The four-page menu consists of items that have a unique Indian and Creole flavor.

"I love the blend of cultures, both with the food and the whole design of the place," Davenport said.
The interior design and eclectic menu were put together by co-manager Pia Das when the café opened two years ago. Her goal was to take elements from some of the strictly Japanese, Mexican and Indian restaurants in Oakland and blend the food and design into one place. When Jay Masood was hired as bar manager in 2004, he came with some fresh ideas to increase the business at the bar on weekends, one being weekly live music.

"The bands are bringing in decent crowds on the weekends," Masood. said. "What's even better is when students that came here on the weekend will come back with their parents during the week to eat dinner."

On this night, the booty-shaking bass lines and catchy, Phish-like vocal harmonies of Wino Riot seem to be drawing a larger crowd than usual. By midnight Masood is pleased to see an unusual mix of long-time patrons and first-timers.

Marc Martinka, drummer and founder of Wino Riot, accredits a days worth of phone calls by the band packing the place but says that he's seen decent crowds on nights with no live music.

"I think that it [Spice Café] is still somewhat of a secret in Pittsburgh, but it gets enough business to create an energetic vibe in a laid-back environment."
The Spice Café's cultural blend of American and Indian food, candlelit atmosphere, and jam band/funk music isn't for everyone, but Davenport's first-time experience proves that it could be a new and positive experience.

"This isn't my typical bar scene or music, but I like it," says Davenport. "I don't know if I want to tell anybody about it. I might keep this place to myself." - The Globe (Point Park student newspaper)


"The Zygote" (2007)
"2005 Emerging Artists Compilation"
"GyroFishChili" (2004)
Shows available at Live Music Archive



Wino Riot is a band rooted in strong melodies and catchy hooks that are tied together by intricate vocal harmonies. Drawing upon classic influences such as The Beatles and Pink Floyd, to more contemporary artists like The Flaming Lips, Ween and The Good The Bad And The Queen, Wino Riot aims to create a unique take on psychedelic pop/rock. The group is comprised of David Barton (guitar, vocals), Doug Fitzsimmons (keyboards, vocals), Charles Kulbacki (guitar, vocals), Marc Martinka (drums, percussion), and Nick Michaels (bass).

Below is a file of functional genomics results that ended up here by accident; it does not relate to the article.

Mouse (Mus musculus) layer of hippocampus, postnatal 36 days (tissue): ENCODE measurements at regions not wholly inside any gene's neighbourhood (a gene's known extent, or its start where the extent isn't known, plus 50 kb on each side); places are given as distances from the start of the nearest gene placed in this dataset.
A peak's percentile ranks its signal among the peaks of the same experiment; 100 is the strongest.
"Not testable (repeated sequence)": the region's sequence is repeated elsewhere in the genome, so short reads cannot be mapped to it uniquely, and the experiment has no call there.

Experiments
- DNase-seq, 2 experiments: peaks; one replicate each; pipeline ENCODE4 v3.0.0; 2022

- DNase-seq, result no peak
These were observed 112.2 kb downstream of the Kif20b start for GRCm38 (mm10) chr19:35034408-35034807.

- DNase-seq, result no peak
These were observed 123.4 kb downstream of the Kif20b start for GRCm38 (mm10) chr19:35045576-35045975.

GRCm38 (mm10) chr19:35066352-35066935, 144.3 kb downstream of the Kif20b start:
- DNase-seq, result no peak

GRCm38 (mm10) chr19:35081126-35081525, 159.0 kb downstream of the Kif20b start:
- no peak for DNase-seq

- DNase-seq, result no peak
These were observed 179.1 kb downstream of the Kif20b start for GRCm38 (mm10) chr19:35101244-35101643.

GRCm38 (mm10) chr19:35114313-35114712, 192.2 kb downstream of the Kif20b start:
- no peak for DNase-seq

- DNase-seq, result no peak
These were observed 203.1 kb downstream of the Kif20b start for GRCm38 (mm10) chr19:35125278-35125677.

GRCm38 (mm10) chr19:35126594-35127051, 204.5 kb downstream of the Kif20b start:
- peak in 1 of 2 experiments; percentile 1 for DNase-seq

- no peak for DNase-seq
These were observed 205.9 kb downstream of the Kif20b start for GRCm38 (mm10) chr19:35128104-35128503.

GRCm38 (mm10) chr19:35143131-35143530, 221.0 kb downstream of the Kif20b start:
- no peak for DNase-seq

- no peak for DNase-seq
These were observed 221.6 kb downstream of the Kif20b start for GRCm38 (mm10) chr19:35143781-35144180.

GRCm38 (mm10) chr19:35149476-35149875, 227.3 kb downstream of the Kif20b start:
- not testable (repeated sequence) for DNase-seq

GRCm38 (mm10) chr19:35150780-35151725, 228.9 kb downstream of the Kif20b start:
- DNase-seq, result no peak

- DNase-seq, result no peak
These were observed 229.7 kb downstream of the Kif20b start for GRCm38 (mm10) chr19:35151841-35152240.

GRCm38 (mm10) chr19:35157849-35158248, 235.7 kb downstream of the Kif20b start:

With the release of their first full-length album - GyroFishChili - in June of 2004, Wino Riot started a string of live performances in Pittsburgh and the surrounding region gathering a loyal fan base along the way. After being featured on a 2005 Emerging Artists of Pittsburgh compilation, they developed a set of new material and started planning to record a new album. After a minor personnel change, the decision was made to scrap the new material and start writing a new album from the ground up. That decision led them to Mr. Small's Studios, located on the north side of Pittsburgh, to begin a new journey. Recording in a top-notch facility and working with noted engineer Larry Luther, Wino Riot developed their most creative and unique work to date.

The result is "The Zygote," thirteen songs by experienced musicians dealing with the ups, downs and questions of everyday existence. The album caught the attention of Mike Speranzo and Liz Berlin (co-owners of Mr. Small's) and led to Wino Riot and the new album being backed by their non-profit label, Creative.Life.Support records. Throughout the process, the support and guidance of Speranzo, Berlin and Luther led Wino Riot to where they are now, with their eyes and minds on the future and sharing their vision (or perspective) with anyone who wants to look inside.